Turkish housing market woes far from over: KONUTDER report

The Turkish housing market woes are far from over as many developers expect more headwinds for the industry in the coming months, claims a survey conducted by the Association of Housing Developers and Investors (KONUTDER).


The decline in homes sales, which went on for much of 2023, continued in January, official data showed earlier this month.

Only 80,300 residential properties were sold across the country last month, down from 139,000 units in the previous month and marking a 17.8 percent decline from a year ago.

In 2023, housing sales plunged more than 17 percent compared to the previous year to 1.23 million units.

The survey by KONUTDER shows that 73 percent of developers expect firsthand homes sales to decline in the next 6 months, while only 14 percent voiced optimism that sales will increase over the same period.

Nearly 60 percent of the companies surveyed think home sales to foreigners will continue to decline in the next 6 months.

Foreign nationals bought just over 2,000 homes in Türkiye last month, translating to a steep 51 percent fall from January 2023. In the whole of 2023, residential property sales to foreigners nosedived 48 percent to 35,000, according to the numbers from the Turkish Statistical Institute (TÜİK).

There was an improvement in expectations of home prices, however. Some 55 percent companies which participated in the survey, said that they expect home prices to increase in the next 6 months, whereas it was 73 percent in the previous survey.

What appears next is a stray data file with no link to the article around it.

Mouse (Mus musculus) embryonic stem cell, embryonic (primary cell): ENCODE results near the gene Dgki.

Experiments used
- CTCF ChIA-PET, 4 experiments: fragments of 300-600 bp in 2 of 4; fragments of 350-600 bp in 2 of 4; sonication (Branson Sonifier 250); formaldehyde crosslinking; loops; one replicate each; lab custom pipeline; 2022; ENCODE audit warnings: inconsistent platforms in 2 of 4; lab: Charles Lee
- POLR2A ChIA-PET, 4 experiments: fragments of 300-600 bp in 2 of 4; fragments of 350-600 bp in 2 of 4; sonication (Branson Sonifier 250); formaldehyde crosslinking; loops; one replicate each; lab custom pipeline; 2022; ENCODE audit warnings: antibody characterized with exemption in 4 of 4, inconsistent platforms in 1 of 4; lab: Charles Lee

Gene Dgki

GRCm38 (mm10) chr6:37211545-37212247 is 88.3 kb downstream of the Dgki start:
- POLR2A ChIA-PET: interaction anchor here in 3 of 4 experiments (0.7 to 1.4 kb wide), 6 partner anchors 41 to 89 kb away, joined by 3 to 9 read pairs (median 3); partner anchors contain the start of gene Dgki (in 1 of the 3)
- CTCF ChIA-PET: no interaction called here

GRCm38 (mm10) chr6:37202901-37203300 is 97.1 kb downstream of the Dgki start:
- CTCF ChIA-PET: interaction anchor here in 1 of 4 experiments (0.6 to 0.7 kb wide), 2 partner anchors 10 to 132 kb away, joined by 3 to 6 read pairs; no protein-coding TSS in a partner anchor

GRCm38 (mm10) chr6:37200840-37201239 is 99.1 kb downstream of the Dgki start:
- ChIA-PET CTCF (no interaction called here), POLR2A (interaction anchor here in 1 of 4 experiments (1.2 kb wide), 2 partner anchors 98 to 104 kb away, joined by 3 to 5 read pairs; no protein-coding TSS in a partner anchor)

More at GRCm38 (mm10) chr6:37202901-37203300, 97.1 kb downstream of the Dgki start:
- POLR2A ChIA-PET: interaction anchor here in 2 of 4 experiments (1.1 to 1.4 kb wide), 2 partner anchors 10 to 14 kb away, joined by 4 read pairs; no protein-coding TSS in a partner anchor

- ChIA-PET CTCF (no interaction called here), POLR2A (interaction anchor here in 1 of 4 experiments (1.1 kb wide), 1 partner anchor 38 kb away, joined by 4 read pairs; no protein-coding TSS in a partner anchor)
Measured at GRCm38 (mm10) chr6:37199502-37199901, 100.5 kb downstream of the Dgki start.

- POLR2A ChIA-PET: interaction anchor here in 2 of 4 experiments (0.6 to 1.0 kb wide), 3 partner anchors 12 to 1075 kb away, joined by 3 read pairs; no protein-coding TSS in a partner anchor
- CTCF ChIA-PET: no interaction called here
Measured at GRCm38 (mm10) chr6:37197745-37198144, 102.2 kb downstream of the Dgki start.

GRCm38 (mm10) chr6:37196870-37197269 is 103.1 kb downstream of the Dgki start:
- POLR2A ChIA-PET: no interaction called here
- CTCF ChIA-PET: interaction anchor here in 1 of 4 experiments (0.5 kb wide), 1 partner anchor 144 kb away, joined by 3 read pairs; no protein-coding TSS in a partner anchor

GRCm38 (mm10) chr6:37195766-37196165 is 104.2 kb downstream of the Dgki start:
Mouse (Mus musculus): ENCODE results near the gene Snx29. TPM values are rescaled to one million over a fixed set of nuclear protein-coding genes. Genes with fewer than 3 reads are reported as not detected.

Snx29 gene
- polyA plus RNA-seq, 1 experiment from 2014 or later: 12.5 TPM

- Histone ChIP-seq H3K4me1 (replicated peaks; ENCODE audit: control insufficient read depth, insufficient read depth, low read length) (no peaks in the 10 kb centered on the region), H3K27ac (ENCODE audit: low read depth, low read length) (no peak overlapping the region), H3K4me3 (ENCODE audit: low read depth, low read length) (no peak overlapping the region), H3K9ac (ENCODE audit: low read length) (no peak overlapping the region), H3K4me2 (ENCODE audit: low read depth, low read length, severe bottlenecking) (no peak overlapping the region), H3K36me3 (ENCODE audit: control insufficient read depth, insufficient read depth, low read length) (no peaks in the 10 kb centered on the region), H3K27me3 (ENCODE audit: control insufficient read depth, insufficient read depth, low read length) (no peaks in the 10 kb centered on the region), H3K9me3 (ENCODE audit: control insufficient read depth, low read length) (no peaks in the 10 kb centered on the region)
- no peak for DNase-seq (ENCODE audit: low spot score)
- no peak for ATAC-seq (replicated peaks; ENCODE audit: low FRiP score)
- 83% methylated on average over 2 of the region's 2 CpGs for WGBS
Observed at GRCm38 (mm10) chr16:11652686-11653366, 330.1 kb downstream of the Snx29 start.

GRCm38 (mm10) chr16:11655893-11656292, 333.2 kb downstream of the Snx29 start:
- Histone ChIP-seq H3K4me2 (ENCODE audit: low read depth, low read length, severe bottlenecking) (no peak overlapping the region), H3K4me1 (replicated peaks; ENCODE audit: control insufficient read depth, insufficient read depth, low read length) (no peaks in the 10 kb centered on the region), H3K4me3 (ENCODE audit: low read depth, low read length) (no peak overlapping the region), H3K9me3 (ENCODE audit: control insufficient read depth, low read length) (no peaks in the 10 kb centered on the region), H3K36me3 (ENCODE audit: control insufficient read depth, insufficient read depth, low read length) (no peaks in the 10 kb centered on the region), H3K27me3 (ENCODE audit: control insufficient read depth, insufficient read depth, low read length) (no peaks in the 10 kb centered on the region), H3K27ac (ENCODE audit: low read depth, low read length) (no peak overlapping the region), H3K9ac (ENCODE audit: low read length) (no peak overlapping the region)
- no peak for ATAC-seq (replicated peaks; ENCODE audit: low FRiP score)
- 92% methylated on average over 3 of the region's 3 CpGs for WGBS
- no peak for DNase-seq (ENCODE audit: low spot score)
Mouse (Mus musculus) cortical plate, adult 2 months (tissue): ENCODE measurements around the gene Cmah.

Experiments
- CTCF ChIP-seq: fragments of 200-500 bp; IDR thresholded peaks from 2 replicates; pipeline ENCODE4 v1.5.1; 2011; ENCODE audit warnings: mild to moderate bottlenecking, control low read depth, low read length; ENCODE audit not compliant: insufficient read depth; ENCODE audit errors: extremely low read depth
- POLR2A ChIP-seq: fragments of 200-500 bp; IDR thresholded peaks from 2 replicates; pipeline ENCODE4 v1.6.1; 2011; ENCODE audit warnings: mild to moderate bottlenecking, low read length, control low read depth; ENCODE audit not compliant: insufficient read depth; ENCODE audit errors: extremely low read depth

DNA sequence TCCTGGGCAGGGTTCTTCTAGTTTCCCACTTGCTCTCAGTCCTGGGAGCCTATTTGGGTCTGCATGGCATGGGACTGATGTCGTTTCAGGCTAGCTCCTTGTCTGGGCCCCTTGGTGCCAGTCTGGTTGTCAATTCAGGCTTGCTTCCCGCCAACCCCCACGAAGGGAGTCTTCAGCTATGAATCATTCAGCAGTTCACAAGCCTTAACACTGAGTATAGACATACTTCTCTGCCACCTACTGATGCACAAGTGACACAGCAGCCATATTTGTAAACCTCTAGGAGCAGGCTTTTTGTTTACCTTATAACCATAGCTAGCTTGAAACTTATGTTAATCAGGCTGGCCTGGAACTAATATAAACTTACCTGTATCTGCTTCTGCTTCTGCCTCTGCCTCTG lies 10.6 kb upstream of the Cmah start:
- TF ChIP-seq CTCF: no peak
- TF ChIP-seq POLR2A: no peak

Home prices soared 73 percent in January compared with the same month of last year, Endeksa, which collects data on the housing market, reported earlier this month. The average home price in Türkiye climbed to 3.14 million Turkish Liras ($101,100).

In Istanbul, the average home price was 4.24 million liras, up 65 percent year-on-year, while residential property prices in the capital Ankara soared 87 percent to 2.6 million liras, according to the data from Endeksa.

None of the companies anticipate a decline in rental prices, but the portion of the participants who expect rents to increase in the next 6 months, declined to some 50 percent.

Developers, on the other hand, do not appear to be optimistic about home supply in the months to come. As high as 72 percent of the companies expect home production to decline in the next 6 months.

Almost all members of the association agree that costs in the housing market, including labor and materials used in construction, will continue to climb.